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dc.contributor.authorMitchell, Evelenia James
dc.date.accessioned2019-07-26T01:12:34Z
dc.date.available2019-07-26T01:12:34Z
dc.date.issued1988-04
dc.identifier.urien
dc.identifier.urihttp://hdl.handle.net/10675.2/622484
dc.description.abstractThis study investigated the influence of personality hardiness on coping. The ·purposes of this study were threefold. The first two focuses were (a) to ascertain if baccalaureate nursing students' appraisal of stressors and choice of coping strategies were related to tlleir level of personality har~ess and (b) to examine how well the subjects thought they handled the stressful situation/event The. third focus was to extend the study of the hardiness concept using the third-generation hardiness test; th_e Personal Views Survey, to validate and generalize the concept and its influence on coping. A cc;>rrelational design was utilized to test the hypotheses that hardiness was positively related to appraisal of a stressor as a challenge, problem-focused coping, and perceived coping efficacy; and negatively related to appraisal of a stressor as a threat and emotion-focused coping. A sample of 62 baccalaureate nursing students volunteered to participate in the study and returiled questionnaires comprised of the Personal Views - \ Survey and the Revised Ways of Coping Checklist. Relative versus raw scores were used in reporting the Ways of Coping Checklist responses in an attempt to ascertain the proportion of total coping efforts used on a specific strategy. The Pearson product -moment correlation between hardiness and appraisal of a stressor as a challenge did not show a significant relationship. However, the Pearson . product-moment correlation between haxdiness and appraisal of a stressor ·as a threat was negativ~ and significant (I= -.23,12 = < .05). Significant positive relationships were found between hardiness and problem-focused coping strategies. The Problem-Focused subscale was significantly positive with a Pearson!: of .38 at the .001 level of probability. The Seek Social Support subscale yielded a significant positive correlation of.[= .41; 12 = .001. The Pearson product-moment correlations revealed significant negative relationships between hardiness and emotion-focused coping strategies. The Wishful Thinking subscale was significantly and negatively correlated with hardiness(!:= -.35; 12=.003). The Avoidance subscale was also significantly and negatively correlated with hardiness (I= -.42; 12 = .001). The Pearson prOduct-moment correlation between hardiness and perceived coping efficacy of r = .34 revealed a significant positive relationship at the s .004 level of probability.· The findings of the study suggested the following conclusions for the sample of . . baccalaureate nursing students: (a) personality hardiness was ·not significantly related to appraisal of the stressor as a challenge; (b) appraisal of a stressor as a threat was negatively related to hardiness; (c) personality hardiness was positively related to problem-focused coping strategies; (d) personality hardiness was negatively related to two of the three subscales representing emotion-focused coping strategies (Wishful Thinking and Avoidance subscales) whereas, no significant relationship wa~ revealed between hardiness and-the Blame Self subscale; and (e) personality hardiness was positively related to perceived coping efficacy (perception of how well the individual thought she/he had coped with the stressful situation).en_US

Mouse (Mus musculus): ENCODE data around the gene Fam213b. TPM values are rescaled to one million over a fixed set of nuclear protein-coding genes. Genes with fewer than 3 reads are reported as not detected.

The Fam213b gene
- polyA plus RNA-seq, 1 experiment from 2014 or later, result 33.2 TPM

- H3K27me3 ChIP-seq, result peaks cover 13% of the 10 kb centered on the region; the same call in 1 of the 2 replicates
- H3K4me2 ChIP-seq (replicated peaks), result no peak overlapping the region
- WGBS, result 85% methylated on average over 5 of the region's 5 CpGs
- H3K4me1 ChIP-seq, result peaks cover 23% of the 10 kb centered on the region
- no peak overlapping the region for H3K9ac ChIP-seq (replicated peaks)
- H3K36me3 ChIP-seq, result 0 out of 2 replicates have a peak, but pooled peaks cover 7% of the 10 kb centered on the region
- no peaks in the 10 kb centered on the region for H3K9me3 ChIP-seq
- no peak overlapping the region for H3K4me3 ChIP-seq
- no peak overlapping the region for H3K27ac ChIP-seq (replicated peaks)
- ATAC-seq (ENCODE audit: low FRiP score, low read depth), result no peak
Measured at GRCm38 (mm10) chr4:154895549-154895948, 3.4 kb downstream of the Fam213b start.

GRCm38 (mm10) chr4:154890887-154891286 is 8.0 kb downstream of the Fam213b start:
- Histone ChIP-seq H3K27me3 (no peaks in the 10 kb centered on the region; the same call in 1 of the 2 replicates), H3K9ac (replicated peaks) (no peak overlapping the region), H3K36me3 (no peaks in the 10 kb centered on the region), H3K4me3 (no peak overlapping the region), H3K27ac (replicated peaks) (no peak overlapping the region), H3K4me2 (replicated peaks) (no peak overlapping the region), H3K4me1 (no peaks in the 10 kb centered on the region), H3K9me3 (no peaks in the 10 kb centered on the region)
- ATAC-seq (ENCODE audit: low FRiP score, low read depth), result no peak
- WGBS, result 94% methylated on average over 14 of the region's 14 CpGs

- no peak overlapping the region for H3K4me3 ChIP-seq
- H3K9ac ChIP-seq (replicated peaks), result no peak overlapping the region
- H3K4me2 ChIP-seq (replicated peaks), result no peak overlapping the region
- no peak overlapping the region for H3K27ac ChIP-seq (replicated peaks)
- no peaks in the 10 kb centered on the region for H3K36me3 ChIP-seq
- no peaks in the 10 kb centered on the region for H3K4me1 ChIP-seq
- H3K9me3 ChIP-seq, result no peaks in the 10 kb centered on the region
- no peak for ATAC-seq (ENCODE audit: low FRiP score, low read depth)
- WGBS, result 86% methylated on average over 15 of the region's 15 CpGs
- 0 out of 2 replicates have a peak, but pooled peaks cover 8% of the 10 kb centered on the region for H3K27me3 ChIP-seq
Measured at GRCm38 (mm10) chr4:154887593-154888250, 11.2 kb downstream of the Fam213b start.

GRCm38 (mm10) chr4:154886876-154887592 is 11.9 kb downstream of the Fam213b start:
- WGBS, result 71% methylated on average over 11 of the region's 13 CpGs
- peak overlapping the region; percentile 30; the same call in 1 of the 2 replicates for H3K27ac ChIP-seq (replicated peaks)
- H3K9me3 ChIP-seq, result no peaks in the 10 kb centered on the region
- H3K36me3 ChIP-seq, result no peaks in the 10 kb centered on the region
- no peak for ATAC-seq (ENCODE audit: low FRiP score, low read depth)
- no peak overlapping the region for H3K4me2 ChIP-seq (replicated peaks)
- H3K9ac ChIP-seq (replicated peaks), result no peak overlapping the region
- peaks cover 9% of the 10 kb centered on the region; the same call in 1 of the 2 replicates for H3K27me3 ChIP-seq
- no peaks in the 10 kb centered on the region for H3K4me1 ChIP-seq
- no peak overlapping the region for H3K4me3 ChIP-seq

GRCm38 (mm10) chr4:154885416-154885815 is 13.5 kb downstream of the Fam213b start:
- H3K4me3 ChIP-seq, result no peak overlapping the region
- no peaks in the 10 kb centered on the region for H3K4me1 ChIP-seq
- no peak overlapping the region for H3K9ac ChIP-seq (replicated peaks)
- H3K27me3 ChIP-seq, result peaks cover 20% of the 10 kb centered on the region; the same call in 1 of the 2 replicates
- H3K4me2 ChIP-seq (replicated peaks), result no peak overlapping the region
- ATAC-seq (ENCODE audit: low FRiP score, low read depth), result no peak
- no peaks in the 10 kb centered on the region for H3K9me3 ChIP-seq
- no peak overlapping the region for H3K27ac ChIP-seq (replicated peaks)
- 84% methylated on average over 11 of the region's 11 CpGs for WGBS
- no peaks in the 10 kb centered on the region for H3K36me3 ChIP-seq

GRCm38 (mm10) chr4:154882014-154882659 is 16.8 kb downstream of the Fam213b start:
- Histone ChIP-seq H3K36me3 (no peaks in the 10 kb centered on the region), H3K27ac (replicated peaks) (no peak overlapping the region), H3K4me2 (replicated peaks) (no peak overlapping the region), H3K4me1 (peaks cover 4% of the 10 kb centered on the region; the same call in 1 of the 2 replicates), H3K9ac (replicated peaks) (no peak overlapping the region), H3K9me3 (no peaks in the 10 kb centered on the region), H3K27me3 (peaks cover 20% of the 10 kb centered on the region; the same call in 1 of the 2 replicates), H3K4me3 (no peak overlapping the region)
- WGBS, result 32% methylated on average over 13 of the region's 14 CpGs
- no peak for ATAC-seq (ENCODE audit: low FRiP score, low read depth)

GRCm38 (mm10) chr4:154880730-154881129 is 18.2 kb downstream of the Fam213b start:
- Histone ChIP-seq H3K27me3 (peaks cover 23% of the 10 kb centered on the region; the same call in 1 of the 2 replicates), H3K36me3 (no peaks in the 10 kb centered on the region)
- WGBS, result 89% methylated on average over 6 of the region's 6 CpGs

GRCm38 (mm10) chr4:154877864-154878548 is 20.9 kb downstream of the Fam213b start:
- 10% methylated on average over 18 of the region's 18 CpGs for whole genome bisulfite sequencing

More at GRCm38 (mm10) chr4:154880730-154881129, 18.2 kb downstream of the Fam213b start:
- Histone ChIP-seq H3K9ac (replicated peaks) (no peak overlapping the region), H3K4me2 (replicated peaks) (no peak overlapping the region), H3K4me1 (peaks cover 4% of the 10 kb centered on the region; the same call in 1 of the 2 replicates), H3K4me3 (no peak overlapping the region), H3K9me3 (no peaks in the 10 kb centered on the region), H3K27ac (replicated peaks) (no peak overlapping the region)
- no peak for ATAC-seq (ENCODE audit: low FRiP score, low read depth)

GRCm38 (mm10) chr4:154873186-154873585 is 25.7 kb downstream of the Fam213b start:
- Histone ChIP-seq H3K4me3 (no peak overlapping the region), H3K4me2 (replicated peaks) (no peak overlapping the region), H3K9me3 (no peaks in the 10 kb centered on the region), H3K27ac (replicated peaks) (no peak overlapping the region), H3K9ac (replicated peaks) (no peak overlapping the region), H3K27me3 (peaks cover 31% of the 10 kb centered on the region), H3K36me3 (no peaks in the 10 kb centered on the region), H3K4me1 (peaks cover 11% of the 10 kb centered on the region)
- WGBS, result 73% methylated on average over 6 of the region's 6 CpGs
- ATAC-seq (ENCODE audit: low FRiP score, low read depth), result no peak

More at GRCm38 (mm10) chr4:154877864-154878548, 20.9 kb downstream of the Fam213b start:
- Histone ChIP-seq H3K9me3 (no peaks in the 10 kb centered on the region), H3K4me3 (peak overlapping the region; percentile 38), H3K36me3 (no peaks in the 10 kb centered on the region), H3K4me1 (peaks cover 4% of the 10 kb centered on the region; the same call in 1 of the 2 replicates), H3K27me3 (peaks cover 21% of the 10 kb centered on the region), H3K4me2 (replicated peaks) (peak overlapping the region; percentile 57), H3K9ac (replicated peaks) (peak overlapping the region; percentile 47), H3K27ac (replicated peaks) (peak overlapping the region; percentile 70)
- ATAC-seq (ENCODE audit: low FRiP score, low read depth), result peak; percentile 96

dc.rightsCopyright protected. Unauthorized reproduction or use beyond the exceptions granted by the Fair Use clause of U.S. Copyright law may violate federal law.en_US
dc.subjectHardinessen_US
dc.subjectAppraisalen_US
dc.subjectCoping Strategiesen_US
dc.subjectPerceived Coping Efficacyen_US
dc.titleThe relationship between hardiness level and coping strategies among baccalaureate nursing studentsen_US
dc.typeDissertationen_US
dc.contributor.departmentSchool of Nursingen_US
dc.description.advisorBennett, Geralden_US
dc.description.degreeMaster of Scienceen_US
dc.description.committeeHamm, Betty Broome, Marionen_US
refterms.dateFOA2019-07-26T01:12:35Z


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